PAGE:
Chisholm: Firing Triano not the answer for struggling Raptors

Tim Chisholm
11/11/2010 6:05:49 PM
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With every passing day the chorus grows a little louder: Fire Jay Triano.

With every mounting loss the frustrated fan base pleads for the head of their team's coach on a platter. Their team isn't winning and they want someone, anyone, to pay for it. The question as it pertains to Jay, though, is why now?

Look up and down Raptors' roster. Seriously, open a new tab in your browser and look up the team's fifteen-man roster. I'll wait…

Now, which coach, exactly, do you see leading that squad to any meaningful apex this season? In the pantheon of great coaches that have patrolled NBA sidelines, which one is taking a team led by Andrea Bargnani and DeMar DeRozan and turning them into a formidable outfit?

To fire Triano now would be useless. To fire Triano next month would be equally so. This is a bad roster, a fact that is proven every night as guys blow defensive assignments, turn the ball over, force bad shots and play with intensity only when the mood strikes them.

Management is strictly dedicated to talent evaluations right now; seeing whom, if anyone, is going to rise above the muck to make a name for themselves without superstar competition in front of them to keep them from emerging. They want to see how Bargnani deals with double teams. They want to see how DeRozan creates shots for himself. They want to see how Jarrett Jack runs an offense without a star. They want to see how Sonny Weems balances playing time with shot accumulation. They want to see a host of other things with each member of their roster so that they can make appropriate transactions to improve the club for the future.

Triano, too, stands among those being evaluated.

They want to see how he does coaching a team without a crutch (read: superstar). They want to see how he handles drawing up end-of-clock schemes. They want to see how he handles divvying up minutes, and if he can shorten a rotation, even if it means offending some of his players. They want to see how he manages to keep the club focused as the losses pile up. They want to see how all of this plays itself out over the course of the season and then, if they feel he hasn't proven himself worthy of continued employment, they'll fire him.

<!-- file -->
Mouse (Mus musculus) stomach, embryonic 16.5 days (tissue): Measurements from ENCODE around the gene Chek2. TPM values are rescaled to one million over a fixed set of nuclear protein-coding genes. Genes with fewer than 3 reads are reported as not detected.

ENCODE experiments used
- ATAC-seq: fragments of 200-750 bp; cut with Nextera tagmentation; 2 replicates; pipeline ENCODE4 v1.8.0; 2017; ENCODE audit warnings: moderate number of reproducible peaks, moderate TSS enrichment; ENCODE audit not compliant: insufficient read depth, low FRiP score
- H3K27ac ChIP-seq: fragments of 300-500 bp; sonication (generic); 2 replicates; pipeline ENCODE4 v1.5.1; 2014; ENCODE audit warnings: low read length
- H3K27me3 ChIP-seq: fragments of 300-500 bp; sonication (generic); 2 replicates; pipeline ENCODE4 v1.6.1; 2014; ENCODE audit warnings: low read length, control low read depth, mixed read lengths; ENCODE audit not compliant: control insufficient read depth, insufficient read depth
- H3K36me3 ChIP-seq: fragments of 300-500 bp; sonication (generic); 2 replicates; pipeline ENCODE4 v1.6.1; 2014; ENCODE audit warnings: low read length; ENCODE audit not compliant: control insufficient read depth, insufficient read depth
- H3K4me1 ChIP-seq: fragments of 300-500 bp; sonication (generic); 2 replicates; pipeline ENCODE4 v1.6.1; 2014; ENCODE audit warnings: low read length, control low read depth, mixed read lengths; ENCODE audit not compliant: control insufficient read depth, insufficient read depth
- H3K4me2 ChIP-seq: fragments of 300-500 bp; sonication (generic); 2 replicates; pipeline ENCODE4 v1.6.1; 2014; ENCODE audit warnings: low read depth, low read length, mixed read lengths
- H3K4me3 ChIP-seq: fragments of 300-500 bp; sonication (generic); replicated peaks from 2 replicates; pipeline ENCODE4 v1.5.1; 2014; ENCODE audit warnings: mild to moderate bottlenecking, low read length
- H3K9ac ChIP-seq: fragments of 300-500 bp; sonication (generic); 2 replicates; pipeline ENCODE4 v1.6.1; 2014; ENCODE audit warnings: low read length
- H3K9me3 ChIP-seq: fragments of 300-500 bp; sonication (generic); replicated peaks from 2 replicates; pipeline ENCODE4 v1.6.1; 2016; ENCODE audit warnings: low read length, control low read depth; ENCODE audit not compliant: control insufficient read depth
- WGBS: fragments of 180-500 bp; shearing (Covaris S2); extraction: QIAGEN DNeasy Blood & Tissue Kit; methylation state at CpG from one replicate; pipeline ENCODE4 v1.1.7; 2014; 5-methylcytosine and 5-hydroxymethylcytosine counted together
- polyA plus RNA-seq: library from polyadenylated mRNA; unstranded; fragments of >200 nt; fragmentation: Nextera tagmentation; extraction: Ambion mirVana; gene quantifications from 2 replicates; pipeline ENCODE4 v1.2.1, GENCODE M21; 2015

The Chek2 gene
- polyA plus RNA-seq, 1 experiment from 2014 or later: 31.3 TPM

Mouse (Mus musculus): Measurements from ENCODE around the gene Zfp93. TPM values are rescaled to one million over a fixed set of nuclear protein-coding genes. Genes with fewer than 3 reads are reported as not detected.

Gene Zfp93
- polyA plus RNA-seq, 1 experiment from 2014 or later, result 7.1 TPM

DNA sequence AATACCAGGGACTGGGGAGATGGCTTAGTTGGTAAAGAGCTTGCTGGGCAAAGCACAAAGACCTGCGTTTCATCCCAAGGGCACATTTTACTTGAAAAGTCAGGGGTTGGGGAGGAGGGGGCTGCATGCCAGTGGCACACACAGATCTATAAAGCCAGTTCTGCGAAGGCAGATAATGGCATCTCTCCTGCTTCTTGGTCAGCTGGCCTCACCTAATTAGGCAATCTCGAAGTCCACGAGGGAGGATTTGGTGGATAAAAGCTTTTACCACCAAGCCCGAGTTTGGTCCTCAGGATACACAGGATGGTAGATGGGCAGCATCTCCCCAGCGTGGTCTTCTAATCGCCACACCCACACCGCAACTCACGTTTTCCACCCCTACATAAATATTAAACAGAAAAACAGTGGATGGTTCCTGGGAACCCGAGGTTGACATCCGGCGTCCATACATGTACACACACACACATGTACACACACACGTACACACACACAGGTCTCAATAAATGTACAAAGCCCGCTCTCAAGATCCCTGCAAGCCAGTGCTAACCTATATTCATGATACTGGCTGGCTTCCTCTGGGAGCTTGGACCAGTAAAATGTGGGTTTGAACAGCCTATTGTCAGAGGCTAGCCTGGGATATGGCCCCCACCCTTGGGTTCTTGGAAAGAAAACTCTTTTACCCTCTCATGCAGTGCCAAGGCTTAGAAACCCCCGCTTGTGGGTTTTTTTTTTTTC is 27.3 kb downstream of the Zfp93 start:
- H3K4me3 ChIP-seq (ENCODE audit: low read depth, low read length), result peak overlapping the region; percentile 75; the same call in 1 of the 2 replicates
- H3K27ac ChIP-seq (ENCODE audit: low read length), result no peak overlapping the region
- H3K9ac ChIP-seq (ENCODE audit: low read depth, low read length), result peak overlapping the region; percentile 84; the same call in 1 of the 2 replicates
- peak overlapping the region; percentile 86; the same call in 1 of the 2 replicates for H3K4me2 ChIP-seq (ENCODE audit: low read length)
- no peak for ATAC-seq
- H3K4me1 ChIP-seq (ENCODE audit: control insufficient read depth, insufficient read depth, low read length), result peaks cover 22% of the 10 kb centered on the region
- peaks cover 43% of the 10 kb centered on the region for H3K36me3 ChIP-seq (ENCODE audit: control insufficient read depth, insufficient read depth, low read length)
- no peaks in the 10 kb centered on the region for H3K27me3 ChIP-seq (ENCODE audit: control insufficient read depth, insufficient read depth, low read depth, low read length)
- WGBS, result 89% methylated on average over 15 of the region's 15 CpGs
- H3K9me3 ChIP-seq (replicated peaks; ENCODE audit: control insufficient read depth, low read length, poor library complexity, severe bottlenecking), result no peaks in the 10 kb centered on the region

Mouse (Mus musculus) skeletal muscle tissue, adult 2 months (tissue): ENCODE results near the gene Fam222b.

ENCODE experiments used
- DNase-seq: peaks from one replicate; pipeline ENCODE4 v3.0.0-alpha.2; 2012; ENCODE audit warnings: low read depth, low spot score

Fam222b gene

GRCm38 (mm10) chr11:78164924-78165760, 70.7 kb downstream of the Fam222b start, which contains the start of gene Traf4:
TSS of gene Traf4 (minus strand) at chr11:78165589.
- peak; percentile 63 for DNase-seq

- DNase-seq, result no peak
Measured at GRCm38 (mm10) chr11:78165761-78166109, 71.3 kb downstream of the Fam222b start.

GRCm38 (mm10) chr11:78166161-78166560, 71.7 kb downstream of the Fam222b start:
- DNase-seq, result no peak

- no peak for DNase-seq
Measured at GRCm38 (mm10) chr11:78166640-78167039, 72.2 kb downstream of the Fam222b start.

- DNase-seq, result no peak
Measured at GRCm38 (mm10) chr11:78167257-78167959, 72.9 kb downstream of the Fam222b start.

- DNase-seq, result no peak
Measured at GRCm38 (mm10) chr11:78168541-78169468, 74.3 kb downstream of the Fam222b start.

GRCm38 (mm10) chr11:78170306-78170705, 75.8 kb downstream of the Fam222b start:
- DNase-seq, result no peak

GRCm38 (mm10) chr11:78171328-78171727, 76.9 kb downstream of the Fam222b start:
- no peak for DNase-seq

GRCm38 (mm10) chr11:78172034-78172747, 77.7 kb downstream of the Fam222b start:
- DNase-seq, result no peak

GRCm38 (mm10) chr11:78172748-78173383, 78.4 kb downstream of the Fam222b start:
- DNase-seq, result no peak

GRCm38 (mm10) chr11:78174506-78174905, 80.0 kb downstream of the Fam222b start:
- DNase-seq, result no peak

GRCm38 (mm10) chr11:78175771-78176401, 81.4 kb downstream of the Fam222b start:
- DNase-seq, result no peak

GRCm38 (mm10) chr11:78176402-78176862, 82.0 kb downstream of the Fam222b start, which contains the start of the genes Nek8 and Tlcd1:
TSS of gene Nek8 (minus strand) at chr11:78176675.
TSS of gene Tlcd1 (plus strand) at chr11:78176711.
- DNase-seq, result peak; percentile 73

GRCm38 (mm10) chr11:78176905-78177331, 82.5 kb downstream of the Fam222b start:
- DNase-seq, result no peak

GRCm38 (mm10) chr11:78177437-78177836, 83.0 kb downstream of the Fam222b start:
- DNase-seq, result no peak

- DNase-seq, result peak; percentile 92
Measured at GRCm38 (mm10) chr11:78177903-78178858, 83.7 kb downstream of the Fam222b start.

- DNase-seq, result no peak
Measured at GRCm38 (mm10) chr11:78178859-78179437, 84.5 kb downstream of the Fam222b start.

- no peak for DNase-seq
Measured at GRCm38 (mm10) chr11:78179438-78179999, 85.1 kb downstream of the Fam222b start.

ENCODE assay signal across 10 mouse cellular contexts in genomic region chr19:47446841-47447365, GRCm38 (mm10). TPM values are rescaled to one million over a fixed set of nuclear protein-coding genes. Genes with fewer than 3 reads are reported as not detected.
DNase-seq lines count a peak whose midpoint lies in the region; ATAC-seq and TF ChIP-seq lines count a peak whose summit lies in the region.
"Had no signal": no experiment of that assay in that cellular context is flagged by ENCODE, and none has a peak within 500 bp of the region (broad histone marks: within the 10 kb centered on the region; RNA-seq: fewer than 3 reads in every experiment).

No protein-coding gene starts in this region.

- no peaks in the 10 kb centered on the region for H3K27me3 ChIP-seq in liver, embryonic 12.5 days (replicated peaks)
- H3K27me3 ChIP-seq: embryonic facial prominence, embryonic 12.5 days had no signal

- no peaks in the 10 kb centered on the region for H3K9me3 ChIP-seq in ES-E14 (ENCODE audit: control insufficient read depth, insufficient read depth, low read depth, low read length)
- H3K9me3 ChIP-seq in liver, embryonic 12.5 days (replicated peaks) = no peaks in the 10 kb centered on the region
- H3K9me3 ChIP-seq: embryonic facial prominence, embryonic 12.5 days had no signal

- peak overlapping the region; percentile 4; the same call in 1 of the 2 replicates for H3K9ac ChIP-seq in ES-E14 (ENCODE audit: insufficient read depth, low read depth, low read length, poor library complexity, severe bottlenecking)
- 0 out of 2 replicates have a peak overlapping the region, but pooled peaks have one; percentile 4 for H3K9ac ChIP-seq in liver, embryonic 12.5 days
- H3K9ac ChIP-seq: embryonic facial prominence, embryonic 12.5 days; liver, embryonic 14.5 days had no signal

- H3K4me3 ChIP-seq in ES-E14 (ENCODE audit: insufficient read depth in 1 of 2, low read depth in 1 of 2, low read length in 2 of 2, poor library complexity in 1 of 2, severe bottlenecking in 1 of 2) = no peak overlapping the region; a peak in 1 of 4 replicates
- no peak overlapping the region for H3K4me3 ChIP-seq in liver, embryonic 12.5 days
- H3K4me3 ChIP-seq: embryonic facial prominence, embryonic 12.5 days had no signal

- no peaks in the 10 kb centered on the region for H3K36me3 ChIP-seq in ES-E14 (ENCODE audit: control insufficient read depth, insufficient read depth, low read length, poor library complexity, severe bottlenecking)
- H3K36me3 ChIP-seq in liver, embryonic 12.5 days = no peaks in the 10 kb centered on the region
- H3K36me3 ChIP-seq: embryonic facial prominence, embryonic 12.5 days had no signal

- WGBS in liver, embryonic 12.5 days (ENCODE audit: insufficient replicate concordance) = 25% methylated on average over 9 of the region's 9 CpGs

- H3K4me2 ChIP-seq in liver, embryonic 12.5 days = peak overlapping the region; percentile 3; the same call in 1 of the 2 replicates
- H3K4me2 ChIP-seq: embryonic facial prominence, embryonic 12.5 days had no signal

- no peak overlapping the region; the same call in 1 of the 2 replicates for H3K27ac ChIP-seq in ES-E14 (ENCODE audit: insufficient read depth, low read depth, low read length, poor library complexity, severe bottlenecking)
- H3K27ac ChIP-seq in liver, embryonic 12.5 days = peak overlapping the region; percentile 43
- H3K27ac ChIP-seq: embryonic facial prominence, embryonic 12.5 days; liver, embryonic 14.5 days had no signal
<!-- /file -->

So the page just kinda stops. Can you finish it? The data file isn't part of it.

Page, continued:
What other choice makes sense? Promote P.J. Carlesimo to the big chair? The man with a losing record as an NBA head coach that was fired for leading the Kevin Durant Thunder to a 1-12 start in 2008 – that's the man that is going to reverse the direction of this team? Look, Carlesimo is a tremendous assistant coach, and with veteran talent to lead he has proven to be a capable head coach, but he is not taking the reigns of this Raptors squad and placing them on a winning path. Nor, for that matter, is anyone else.

Anyone the Raptors brought in this season, barring major roster changes via trade, would inherit a roster that is simply ill-equipped to win consistently at an NBA level.

Everyone knew this club was talent depleted going into the season, and this roster is not meant to represent where the team is heading down the road. It's a transition year where some youth will be evaluated and a high draft pick will be attained. Firing a coach for amassing a 1-7 record under those circumstances is not a fireable offense. Not because Triano is so talented a coach that the team must keep him in house, but because at this point you'd just be changing the coach for the sake of changing a coach. It would be an arbitrary decision and teams looking to earn respectability don't make arbitrary decisions. If this team is going to lose all season anyway (and it bears repeating yet again that with this roster a season of losing is what's in store), then fire the coach at the end of the year if he hasn't lived up to management's expectations, not today.

The onus right now is on Bryan Colangelo, not Jay Triano. Colangelo has to decide whether or not there are moves to be made this season to improve the future of the Raptors, or if a high draft pick and cap space next summer are the pieces he'll use to rebuild the foundation of this club. It's for him to create a roster with promise and potential and then match the right coach to that situation. If he starts loading the roster with talent during the season and Triano continues to lose then, okay, a firing would be justified. However, if the big moves aren't going to come until next summer and beyond, what point would he be trying to prove by firing his coach today?

Everyone knows that this team has become a downer to watch. Their loss on Wednesday to the Bobcats was a sobering realization of just how incapable this team is of mounting a respectable attack against even a weak opponent. Watching Stephen Jackson literally remove the ball from Bargnani's hand with minimal effort on a do-or-die final play was an embarrassment. However, changing the coach today or tomorrow is not going to make this team any more competitive and it would just refocus the ire on a new lame-duck that fans would want fired shortly after another elongated losing spell.

If Triano is going to be fired then he'll be dealt with swiftly at the end of the season. Losing semi-close game after semi-close game won't be enough to get him canned mid-season because this season isn't being measured in wins.

If this season continues on as poorly as it has started then fans will one day get their wish and see Triano removed from his job, but for those looking for an early Christmas present you may want to focus your attention elsewhere because firing Triano now wouldn't make a whole lot of sense for this Raptors' organization.

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